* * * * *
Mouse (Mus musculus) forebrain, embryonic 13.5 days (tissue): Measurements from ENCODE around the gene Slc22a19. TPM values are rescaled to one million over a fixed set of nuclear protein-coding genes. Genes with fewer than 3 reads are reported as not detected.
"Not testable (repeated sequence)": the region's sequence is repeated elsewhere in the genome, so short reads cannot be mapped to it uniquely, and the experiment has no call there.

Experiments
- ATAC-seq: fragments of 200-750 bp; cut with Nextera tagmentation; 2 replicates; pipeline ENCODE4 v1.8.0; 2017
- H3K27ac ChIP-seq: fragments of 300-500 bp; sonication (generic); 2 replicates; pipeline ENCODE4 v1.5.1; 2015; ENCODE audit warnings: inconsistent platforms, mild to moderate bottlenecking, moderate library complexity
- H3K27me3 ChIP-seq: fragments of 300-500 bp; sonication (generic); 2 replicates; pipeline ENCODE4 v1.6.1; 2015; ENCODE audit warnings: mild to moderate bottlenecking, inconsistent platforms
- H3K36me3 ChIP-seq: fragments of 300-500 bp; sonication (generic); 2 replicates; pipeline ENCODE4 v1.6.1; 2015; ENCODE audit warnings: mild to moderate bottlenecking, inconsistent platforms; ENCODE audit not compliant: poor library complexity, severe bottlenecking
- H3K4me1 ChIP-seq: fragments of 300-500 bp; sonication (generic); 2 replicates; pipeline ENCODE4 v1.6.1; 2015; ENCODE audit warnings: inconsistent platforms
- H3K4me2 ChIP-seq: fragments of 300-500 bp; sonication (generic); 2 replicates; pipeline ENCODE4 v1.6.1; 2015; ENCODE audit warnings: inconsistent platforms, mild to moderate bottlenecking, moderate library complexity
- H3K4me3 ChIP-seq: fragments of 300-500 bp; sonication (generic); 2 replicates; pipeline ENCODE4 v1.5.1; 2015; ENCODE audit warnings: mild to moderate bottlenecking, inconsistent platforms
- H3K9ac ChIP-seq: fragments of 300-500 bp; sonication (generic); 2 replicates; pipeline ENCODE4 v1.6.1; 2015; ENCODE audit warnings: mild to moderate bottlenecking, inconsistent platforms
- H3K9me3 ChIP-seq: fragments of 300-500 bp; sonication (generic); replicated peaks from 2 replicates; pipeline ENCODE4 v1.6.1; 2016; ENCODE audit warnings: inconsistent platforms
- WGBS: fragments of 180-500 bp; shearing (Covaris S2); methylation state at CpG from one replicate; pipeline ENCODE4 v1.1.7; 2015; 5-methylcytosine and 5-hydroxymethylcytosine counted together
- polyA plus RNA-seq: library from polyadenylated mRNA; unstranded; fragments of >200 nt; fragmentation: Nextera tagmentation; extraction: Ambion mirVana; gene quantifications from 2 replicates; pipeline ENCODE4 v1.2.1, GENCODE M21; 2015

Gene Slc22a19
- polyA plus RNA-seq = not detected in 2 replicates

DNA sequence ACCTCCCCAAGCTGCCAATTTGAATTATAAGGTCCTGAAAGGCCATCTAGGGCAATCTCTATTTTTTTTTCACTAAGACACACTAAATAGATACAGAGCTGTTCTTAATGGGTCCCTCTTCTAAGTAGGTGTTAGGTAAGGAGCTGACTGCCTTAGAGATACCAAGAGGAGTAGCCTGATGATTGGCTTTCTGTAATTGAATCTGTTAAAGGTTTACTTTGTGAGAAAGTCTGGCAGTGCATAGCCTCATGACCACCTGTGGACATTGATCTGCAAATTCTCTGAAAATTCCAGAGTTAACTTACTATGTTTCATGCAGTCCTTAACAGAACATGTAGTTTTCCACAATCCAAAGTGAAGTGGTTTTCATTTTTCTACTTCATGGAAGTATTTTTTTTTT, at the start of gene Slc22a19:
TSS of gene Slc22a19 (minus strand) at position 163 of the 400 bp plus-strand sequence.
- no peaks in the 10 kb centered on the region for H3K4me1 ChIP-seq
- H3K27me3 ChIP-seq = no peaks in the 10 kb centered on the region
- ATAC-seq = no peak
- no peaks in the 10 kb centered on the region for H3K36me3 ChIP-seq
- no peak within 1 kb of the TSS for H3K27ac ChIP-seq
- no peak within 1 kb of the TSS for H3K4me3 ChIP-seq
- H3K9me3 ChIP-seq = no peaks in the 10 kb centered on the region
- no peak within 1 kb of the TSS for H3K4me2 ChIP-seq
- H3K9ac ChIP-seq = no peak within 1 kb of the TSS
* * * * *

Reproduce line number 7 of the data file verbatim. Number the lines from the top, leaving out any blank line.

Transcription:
- H3K36me3 ChIP-seq: fragments of 300-500 bp; sonication (generic); 2 replicates; pipeline ENCODE4 v1.6.1; 2015; ENCODE audit warnings: mild to moderate bottlenecking, inconsistent platforms; ENCODE audit not compliant: poor library complexity, severe bottlenecking